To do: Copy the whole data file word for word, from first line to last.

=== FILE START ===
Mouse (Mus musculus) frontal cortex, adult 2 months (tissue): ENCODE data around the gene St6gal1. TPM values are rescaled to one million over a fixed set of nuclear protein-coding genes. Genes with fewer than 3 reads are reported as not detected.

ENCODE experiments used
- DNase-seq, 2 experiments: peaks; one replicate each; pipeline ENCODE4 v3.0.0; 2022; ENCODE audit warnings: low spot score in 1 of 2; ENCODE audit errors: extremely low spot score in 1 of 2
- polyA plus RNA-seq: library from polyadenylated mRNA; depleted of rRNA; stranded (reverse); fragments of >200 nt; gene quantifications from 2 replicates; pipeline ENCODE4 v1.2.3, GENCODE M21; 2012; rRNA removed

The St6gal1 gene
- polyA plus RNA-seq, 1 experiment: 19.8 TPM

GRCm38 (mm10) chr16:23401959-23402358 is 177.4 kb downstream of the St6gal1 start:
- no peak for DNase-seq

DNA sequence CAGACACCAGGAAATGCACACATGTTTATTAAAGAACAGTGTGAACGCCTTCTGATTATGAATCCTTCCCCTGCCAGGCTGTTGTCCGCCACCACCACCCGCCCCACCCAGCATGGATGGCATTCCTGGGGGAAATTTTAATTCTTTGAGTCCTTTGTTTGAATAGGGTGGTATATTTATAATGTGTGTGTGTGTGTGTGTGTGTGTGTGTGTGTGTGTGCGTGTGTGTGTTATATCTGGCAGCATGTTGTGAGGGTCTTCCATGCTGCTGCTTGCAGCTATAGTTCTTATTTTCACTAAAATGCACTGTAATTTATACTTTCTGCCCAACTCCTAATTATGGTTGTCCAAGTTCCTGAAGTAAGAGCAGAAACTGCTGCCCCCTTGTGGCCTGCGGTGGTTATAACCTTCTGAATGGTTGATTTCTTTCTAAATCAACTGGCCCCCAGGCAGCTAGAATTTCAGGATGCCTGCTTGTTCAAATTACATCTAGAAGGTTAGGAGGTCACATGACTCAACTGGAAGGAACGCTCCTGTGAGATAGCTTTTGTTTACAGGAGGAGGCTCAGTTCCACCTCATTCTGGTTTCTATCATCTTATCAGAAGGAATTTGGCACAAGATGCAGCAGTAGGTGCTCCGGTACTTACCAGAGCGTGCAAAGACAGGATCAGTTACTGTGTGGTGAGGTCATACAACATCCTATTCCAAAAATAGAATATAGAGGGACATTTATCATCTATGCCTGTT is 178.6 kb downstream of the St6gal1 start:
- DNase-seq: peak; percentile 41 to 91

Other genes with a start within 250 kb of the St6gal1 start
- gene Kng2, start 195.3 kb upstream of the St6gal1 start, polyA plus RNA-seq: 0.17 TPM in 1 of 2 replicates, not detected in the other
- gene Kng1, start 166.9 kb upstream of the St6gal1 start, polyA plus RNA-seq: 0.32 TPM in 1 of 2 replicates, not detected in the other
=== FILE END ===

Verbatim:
Mouse (Mus musculus) frontal cortex, adult 2 months (tissue): ENCODE data around the gene St6gal1. TPM values are rescaled to one million over a fixed set of nuclear protein-coding genes. Genes with fewer than 3 reads are reported as not detected.

ENCODE experiments used
- DNase-seq, 2 experiments: peaks; one replicate each; pipeline ENCODE4 v3.0.0; 2022; ENCODE audit warnings: low spot score in 1 of 2; ENCODE audit errors: extremely low spot score in 1 of 2
- polyA plus RNA-seq: library from polyadenylated mRNA; depleted of rRNA; stranded (reverse); fragments of >200 nt; gene quantifications from 2 replicates; pipeline ENCODE4 v1.2.3, GENCODE M21; 2012; rRNA removed

The St6gal1 gene
- polyA plus RNA-seq, 1 experiment: 19.8 TPM

GRCm38 (mm10) chr16:23401959-23402358 is 177.4 kb downstream of the St6gal1 start:
- no peak for DNase-seq

DNA sequence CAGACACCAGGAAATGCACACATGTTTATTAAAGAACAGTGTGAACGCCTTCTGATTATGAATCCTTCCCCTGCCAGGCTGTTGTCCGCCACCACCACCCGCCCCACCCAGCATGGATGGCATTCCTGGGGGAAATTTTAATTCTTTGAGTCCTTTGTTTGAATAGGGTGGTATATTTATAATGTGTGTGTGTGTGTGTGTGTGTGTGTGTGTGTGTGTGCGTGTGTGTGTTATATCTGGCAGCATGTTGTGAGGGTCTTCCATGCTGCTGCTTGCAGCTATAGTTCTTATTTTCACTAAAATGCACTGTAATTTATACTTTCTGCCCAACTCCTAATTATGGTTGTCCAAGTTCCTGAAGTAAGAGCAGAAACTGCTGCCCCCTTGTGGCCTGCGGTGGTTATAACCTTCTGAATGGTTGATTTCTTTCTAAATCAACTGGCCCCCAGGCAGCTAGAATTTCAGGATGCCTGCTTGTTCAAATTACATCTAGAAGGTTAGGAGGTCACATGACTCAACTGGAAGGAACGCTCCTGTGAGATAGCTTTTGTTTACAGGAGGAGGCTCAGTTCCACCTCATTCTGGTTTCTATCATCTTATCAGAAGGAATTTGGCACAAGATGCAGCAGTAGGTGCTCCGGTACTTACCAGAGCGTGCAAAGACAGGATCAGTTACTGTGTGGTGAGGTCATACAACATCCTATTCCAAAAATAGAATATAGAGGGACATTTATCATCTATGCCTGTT is 178.6 kb downstream of the St6gal1 start:
- DNase-seq: peak; percentile 41 to 91

Other genes with a start within 250 kb of the St6gal1 start
- gene Kng2, start 195.3 kb upstream of the St6gal1 start, polyA plus RNA-seq: 0.17 TPM in 1 of 2 replicates, not detected in the other
- gene Kng1, start 166.9 kb upstream of the St6gal1 start, polyA plus RNA-seq: 0.32 TPM in 1 of 2 replicates, not detected in the other